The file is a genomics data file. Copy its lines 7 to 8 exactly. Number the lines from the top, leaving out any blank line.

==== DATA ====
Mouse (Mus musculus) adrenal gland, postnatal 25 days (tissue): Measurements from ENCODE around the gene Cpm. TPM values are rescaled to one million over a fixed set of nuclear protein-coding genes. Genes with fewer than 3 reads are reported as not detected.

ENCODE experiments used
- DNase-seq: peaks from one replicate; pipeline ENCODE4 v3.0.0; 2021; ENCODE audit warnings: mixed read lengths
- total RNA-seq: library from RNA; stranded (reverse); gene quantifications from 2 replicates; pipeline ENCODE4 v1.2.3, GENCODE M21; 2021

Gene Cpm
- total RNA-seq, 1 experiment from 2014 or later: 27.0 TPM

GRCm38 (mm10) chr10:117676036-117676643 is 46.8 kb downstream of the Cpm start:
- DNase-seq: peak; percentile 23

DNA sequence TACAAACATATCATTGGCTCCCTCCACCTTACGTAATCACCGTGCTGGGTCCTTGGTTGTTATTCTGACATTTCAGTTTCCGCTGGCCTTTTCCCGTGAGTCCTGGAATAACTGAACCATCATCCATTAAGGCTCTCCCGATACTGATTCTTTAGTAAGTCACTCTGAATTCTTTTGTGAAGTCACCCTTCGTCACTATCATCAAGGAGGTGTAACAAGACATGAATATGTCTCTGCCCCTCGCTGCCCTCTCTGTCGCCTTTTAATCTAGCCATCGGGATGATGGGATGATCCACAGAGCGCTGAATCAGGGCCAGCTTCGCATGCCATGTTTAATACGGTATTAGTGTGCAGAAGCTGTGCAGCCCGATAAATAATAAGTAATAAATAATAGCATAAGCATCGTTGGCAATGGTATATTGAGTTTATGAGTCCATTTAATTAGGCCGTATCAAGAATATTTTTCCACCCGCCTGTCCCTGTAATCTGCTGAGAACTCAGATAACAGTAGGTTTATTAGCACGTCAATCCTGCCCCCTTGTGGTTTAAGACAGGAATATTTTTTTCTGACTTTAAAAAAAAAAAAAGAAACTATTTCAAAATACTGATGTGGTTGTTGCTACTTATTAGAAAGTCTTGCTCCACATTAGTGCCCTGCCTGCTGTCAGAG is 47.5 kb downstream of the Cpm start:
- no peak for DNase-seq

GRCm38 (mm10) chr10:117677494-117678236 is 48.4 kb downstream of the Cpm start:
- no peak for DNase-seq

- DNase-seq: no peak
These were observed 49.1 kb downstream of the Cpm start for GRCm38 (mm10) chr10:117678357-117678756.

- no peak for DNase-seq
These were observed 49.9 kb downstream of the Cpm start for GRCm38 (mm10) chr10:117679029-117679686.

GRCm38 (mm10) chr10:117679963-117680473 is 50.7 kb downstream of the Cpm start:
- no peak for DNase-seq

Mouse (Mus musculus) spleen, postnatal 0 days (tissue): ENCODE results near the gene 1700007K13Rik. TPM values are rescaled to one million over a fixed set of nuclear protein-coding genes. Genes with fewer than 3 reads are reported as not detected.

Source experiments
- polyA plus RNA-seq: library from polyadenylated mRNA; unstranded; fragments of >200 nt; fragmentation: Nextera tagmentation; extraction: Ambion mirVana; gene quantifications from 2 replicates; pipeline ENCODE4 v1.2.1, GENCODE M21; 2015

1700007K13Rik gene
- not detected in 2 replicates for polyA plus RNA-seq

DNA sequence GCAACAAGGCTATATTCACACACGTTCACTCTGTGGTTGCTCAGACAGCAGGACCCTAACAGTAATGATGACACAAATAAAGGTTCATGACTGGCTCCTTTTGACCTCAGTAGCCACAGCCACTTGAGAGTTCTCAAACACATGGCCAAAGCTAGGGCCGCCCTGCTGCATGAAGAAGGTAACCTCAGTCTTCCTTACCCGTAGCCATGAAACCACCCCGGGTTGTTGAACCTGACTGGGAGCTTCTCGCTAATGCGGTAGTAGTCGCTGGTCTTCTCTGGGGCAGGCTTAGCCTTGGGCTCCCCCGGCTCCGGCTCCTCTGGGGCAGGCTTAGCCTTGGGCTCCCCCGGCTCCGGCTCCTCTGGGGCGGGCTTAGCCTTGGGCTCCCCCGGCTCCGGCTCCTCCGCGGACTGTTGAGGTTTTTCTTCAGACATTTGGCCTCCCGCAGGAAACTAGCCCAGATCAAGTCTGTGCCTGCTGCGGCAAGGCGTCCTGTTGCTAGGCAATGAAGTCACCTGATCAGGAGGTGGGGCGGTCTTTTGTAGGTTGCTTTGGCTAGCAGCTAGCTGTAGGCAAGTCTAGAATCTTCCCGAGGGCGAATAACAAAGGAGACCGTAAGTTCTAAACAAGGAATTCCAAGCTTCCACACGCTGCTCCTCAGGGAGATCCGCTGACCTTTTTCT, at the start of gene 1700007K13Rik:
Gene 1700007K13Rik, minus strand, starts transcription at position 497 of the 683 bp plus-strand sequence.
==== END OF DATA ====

GRCm38 (mm10) chr10:117676036-117676643 is 46.8 kb downstream of the Cpm start:
- DNase-seq: peak; percentile 23